Author Topic: To roof or not to roof, that is the question  (Read 778 times)

Sibley

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To roof or not to roof, that is the question
« on: August 13, 2019, 10:25:25 AM »
That title is my cleverness for the week probably. I'm trying to decide WHEN to do a new roof on my house, and if I should do one on my garage. Below is an information dump - please help me figure out what to do.

The current roof is ~12-13 years old. It was a DIY job by a previous owner and based on the rest of the DIY stuff I've seen, he cut corners sometimes. Biggest issues appear to have been the cheaper version of flashing. I'm not convinced there's decking under the current roof though. It's an old house, and probably would originally have had cedar shake, which has been removed, so the unfinished attic has the original horizontal planks and I see what looks like black paper in the gaps. Shingles are in good condition, 1 layer. Traditional asphalt on most of the roof, there's also a utility room addition (12x15 ft) that has a rubber roof. There are 2 dormers, one on each side of the house.

These dormers have been a source of trouble. About 2 years ago I had the sides of the dormers reflashed (new siding on the dormers, etc), which seems to have solved those water leaks. One dormer is showing new water damage in the bathroom, the top and around the dormer has been patched several times, but the leak has reoccurred several times. It is active again, but seems slow. At this point, it's clear that the water is travelling/the problem is more systemic. I have attempted to get a bucket under it to catch the water, but it's not working - it's inside the dormer and I can't get anything in there.

There is also a brick chimney which intersects with both the rubber roof and the main roof. Chimney is lined, and I know that there's some issues with the brick. Don't know how bad, but I picked up a piece of brick from the backyard last fall and I've been told the flashing is interesting (you don't want your knowledgeable friend to laugh when you ask about the condition/method of flashing). Something's going on. No known leaks at either roof intersection, but it'll need something in addition to new flashing.

The rubber roof seems fine, I'm not aware of any condition issues but also have no idea what to look for. There's no leaks that I can tell.

The garage is detached, was last roofed the same time as the house. I added drip edges to the garage 2 years ago. There is 1 known leak in the garage, but I don't know if I need to care. It's just hitting the already cracked slab.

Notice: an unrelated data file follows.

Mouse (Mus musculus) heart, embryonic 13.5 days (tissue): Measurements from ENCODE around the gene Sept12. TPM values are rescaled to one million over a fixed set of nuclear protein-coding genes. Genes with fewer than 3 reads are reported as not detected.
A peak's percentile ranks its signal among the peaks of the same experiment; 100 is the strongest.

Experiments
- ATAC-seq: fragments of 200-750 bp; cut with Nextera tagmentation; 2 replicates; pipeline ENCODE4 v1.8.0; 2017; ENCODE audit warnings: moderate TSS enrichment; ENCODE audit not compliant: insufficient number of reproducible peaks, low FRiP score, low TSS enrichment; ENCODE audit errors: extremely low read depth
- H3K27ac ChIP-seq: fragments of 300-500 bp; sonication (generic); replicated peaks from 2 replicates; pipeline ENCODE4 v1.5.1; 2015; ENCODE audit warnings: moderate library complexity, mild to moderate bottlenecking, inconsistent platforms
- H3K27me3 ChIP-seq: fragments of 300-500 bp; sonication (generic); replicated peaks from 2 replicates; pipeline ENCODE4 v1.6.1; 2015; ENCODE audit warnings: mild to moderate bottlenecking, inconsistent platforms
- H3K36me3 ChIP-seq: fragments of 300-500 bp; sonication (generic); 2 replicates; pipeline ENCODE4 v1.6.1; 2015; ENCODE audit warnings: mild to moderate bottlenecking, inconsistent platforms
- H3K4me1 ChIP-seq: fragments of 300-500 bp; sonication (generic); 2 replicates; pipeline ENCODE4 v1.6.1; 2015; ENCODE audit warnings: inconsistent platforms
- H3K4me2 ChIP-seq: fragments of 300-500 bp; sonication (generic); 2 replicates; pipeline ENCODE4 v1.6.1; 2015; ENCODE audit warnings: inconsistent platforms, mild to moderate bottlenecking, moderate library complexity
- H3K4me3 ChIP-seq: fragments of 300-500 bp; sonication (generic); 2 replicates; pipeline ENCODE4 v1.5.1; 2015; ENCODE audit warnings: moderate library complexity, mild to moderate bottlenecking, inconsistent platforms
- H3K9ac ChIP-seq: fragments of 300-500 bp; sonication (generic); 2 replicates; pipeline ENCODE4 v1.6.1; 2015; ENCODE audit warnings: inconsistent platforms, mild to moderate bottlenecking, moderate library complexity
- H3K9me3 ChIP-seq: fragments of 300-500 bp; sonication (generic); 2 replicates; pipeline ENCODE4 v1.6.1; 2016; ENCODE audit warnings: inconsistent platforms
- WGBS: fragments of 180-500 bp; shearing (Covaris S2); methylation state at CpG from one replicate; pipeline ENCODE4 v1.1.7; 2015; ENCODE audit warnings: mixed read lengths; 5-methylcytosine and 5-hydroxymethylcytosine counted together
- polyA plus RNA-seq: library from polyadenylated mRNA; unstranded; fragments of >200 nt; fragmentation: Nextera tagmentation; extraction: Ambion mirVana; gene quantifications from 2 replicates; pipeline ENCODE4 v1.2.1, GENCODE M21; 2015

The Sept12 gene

So, thoughts? Do I need to reroof this year? Can it wait?

secondcor521

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Re: To roof or not to roof, that is the question
« Reply #1 on: August 13, 2019, 10:53:49 AM »
I don't know much about anything about roofs.

I do, however, sort my own list of home projects by whether or not they will save me money or help me avoid spending more money later, then by whether the projects are on the outside of the house affecting the neighborhood beauty, and then in order by what's important to me.

In the case of your roof, I would be concerned that the water leaks are potentially creating additional work and cost the longer they are left unaddressed.  The leaks could expand to new areas, or possibly create mold problems depending on your climate and how bad they are.

Do you have any idea on how much the price of the repair/replace/reroof job is going up due to the water leaks?

Whether you do it this year or not, at the very least I would put it at the top of your list of house projects.

Sibley

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Re: To roof or not to roof, that is the question
« Reply #2 on: August 13, 2019, 11:28:03 AM »
Ha, I'm in the middle of 4 projects right now. I do prioritize functional over aesthetics. Sometimes they overlap of course.

There's already water damage in the bathroom. It's plaster, so remarkably water tolerant, but there is some repair needed. Probably need to remove and replace some of the insulation in the attic, so that's a sunk cost at this point. I assume that I need to add decking throughout, so any decking that's in place and I don't have to replace is really a decrease in cost at this point.

I do need to get a quote. Is it cheaper to do roofs over winter (weather permitting)?

Jon Bon

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Re: To roof or not to roof, that is the question
« Reply #3 on: August 13, 2019, 11:35:49 AM »
Yup I agree from what you described you probably are on the margins for spending the money on the new roof.


1. 3 tab (junk) or dimensional shingles. Obviously I prefer Dimensional they hold up better to wind and are less likely to flip up and allow water to be driven up underneath.

2. Dormers - dont have much to say, but yes these can be really tricky and yes he probably did a poor job. No way to know until a professional starts to poke at it. Could be something completely unrelated, but most likely you have an issue with your dormer somewhere, flashing, caulking, window, etc.

3. I HATE chimneys, HATE! They always friggin leak. Always. Sure you can have someone awesome flash it correctly but its gonna leak before the rest of the roof does. IF you dont have a furnace or HW tank venting into it have it taken down below the roof line if you reroof. Should not be terribly expensive unless its huge.

4. Flat roofs, I also hate those. Sure they say that a good flat rubber roof can last 20-30 years but ive never seen it.

5. Garage might be a simple nail hole or missing shingle.  Find the leak from inside and climb up there with some black roof sealant. should be an easy fix.